The commander of the Canadian Special Operations Forces Command will be leaving his post earlier than scheduled after it was reported this week that he wrote a letter in support of a service member convicted of sexual assault.
The Department of National Defence told Global News Friday that Maj.-Gen. Peter Dawe, who leads the country’s elite specialized commando unit, will be replaced next week. The change of command was originally set for this summer.
“The acting (chief of the defence staff Wayne Eyre), as well as (Minister of Defence Harjit Sajjan), retain confidence in (Dawe’s) ability to continue to serve Canada,” an emailed statement from the department read.
“However, the pain of his letter of four years ago persists for those impacted. We must always put victims’ considerations first.”
Dawe’s early change of command was first reported by CBC News.
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Multiple sources within the Special Forces and the Joint Task Force 2, the Special Forces’ counter-terrorism unit, have told Global News they were livid with Dawes over the letter and felt he could not continue to command after losing trust.
CBC reported on Wednesday that in 2017, Dawe submitted a character reference letter to a judge prior to the sentencing of Maj. Jonathan Hamilton, who had been convicted that May on six criminal counts including sexual and physical assault.
The judge had found Hamilton guilty of unlawfully entering the home of Annalise and Kevin Schamuhn and sexually assaulting Annalise on two separate occasions, as well as physically assaulting Kevin Schamuhn twice.
The Schamuhns are both former CAF members: Annalise was a logistics officer while Kevin served in the Special Forces under Dawes’ command.
Yet Dawe, then deputy commander of the Special Forces, had written to the judge highlighting Hamilton’s military record and leadership abilities while lamenting the effects of post-traumatic stress disorder on Hamilton’s life, according to the CBC report.
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Speaking to CBC, Kevin Schamuhn said Dawe told him during a September 2017 phone call that he wished to influence Hamilton’s sentencing, and was unapologetic to Schamuhn and his family.
In an open letter sent Thursday to members under his command, which was obtained by Global News, Dawe apologized and acknowledged he had “failed” the Schamuhns.
“While my intent to help may have been purely driven, it is clear that the impact of my actions was profoundly harmful to the victim and her spouse,” Dawe wrote.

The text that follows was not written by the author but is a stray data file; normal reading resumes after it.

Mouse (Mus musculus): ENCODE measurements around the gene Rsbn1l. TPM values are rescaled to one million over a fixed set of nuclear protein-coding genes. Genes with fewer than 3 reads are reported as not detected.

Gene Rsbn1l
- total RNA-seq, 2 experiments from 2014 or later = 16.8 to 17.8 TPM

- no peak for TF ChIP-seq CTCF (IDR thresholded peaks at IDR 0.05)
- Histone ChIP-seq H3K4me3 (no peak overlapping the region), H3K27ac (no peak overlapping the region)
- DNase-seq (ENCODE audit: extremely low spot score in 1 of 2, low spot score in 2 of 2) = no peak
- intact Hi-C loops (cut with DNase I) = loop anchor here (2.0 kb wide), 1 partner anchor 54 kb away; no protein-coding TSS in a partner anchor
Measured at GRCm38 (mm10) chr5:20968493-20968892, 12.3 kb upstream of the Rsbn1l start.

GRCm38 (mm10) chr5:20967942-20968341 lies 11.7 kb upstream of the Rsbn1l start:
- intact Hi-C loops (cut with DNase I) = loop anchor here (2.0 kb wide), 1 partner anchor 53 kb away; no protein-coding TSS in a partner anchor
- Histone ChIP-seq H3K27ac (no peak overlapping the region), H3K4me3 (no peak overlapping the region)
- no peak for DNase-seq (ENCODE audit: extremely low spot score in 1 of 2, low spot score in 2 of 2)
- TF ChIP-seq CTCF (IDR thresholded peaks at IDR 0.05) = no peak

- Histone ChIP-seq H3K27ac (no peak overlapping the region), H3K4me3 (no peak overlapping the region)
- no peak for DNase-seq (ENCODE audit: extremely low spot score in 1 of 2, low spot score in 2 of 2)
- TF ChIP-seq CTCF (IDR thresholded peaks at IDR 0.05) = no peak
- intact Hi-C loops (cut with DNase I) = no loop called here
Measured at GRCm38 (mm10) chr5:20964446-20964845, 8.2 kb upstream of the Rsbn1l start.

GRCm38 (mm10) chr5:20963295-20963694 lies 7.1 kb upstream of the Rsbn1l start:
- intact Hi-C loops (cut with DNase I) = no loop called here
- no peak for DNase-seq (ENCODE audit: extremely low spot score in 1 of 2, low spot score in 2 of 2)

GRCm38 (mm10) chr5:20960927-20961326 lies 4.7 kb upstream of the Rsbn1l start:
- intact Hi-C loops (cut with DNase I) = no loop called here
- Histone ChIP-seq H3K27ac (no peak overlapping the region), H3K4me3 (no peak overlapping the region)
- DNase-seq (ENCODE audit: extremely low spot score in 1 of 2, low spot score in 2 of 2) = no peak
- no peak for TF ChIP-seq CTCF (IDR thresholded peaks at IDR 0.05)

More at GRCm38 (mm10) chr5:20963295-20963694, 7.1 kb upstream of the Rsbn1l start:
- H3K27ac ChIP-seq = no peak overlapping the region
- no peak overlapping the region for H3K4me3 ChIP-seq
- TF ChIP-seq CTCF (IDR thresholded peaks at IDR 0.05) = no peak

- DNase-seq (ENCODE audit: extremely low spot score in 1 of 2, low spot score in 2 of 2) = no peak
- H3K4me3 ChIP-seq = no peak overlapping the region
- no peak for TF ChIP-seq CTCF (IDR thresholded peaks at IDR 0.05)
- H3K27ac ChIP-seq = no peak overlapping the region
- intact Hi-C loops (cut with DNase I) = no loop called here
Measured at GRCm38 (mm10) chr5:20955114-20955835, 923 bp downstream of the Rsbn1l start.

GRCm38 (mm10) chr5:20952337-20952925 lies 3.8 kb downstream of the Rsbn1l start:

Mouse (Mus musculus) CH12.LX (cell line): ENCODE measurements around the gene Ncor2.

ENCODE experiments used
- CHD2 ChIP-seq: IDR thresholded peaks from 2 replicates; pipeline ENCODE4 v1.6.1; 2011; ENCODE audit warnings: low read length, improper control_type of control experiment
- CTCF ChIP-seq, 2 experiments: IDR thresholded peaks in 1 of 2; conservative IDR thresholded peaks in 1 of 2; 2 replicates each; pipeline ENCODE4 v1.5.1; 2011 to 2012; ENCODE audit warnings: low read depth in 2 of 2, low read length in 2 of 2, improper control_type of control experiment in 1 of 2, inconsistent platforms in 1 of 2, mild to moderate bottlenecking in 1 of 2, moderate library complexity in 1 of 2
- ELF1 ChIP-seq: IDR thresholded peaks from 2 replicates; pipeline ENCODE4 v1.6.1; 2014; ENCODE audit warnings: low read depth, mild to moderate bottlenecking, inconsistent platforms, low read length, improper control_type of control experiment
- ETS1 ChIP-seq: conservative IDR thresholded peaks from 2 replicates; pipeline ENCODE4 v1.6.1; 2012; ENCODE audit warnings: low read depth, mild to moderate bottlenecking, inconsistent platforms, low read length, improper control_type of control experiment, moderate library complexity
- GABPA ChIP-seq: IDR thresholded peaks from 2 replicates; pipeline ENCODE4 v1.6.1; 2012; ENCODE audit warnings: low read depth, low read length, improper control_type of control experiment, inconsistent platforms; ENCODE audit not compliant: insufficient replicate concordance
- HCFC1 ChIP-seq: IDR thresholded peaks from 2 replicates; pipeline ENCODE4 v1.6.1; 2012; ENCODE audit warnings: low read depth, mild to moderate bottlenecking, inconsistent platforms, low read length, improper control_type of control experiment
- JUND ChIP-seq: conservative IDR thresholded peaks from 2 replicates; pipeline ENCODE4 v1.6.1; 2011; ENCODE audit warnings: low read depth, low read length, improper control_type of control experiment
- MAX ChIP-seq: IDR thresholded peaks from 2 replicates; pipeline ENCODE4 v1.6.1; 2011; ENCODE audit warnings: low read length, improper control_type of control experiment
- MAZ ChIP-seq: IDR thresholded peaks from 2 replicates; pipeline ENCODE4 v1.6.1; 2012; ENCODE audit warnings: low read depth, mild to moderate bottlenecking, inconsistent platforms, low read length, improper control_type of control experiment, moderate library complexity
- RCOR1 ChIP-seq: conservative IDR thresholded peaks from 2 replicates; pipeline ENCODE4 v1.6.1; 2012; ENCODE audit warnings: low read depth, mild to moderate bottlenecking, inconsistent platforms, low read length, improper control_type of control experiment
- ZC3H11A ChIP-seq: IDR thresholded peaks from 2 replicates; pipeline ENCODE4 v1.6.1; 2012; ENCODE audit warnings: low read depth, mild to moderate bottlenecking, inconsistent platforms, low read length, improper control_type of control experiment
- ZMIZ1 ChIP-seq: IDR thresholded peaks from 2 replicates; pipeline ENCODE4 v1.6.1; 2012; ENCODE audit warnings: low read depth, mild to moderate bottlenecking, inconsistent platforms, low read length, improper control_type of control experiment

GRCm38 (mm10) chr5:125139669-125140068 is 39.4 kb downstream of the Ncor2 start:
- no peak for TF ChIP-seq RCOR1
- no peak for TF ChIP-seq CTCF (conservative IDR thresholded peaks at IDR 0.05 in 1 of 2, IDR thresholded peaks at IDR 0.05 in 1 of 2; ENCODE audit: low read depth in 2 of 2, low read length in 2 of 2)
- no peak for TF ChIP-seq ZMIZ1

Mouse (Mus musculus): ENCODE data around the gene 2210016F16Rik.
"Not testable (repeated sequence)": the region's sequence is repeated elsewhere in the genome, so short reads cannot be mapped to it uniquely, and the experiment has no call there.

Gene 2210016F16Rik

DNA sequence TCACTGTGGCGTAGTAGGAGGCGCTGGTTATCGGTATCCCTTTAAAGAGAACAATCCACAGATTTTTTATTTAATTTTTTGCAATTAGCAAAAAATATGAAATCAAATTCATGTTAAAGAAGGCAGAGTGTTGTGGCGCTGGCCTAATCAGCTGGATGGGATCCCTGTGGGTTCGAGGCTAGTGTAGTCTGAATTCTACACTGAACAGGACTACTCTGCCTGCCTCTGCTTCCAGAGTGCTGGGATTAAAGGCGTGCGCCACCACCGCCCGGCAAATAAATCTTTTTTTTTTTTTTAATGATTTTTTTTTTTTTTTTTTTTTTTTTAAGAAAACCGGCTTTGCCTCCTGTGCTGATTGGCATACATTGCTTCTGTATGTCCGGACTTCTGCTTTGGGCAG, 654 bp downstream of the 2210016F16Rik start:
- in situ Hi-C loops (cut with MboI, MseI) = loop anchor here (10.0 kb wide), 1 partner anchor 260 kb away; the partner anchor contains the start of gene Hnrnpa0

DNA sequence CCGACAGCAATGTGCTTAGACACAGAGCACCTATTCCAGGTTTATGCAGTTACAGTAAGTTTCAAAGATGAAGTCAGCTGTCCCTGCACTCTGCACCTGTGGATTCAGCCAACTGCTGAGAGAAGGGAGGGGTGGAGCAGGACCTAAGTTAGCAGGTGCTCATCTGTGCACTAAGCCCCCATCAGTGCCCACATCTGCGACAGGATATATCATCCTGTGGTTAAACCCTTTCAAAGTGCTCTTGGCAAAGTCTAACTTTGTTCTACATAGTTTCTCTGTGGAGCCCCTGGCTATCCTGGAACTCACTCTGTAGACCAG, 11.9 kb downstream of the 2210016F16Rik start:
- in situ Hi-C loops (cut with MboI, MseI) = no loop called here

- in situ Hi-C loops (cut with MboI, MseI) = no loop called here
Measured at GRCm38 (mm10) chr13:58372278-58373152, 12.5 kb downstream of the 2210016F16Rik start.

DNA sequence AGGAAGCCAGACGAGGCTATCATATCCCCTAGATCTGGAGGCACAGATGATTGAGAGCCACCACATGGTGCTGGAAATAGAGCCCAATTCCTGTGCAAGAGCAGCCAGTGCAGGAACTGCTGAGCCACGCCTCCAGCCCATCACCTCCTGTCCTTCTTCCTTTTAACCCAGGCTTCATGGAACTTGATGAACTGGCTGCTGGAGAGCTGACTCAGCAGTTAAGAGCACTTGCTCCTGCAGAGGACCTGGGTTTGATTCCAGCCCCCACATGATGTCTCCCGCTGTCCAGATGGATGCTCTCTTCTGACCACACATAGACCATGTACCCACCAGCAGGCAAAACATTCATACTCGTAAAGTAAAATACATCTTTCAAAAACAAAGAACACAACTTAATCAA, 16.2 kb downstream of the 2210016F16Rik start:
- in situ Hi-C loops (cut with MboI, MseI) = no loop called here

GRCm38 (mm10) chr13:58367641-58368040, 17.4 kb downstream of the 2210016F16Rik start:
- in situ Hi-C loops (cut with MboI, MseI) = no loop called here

“Moreover, I did not consider how my actions would be viewed by other silent survivors of sexual assault in our ranks.”
The DND pointed to Dawe’s letter as evidence that “he has clearly learned from this tragic case.”
“MGen Dawe has taken full responsibility for not taking the victims’ perspective into account,” the statement read.
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Dawe’s early leave comes a day after Sajjan announced a an independent, external review into sexual misconduct in the Canadian Armed Forces led by former Supreme Court justice Louise Arbour.
The review will centre around providing recommendations to set up an independent reporting system so that military members can share allegations of sexual misconduct outside of the military chain of command — a key request by victims and survivors who say they have for too long faced reprisals for coming forward.
The announcement came nearly three months after Global News first reported Gen. Jonathan Vance is facing allegations of inappropriate behaviour. In the weeks since, military police have opened probes into Vance as well as Adm. Art McDonald, Vance’s successor as chief of the defence staff.
Multiple women have also spoken out publicly to share allegations of high-level sexual misconduct in the Canadian Forces.
Vance denies all allegations of inappropriate conduct. McDonald declined to comment, citing legal advice and the investigation that remains underway.
But the allegations have rocked the Canadian military, kicking off what experts describe as an institutional “crisis” for the force.
Two parliamentary committee probes have been launched into the allegations and overall issue of sexual misconduct in the military — one of which was shut down earlier this month.
— With files from Mercedes Stephenson, David Lao and Amanda Connolly
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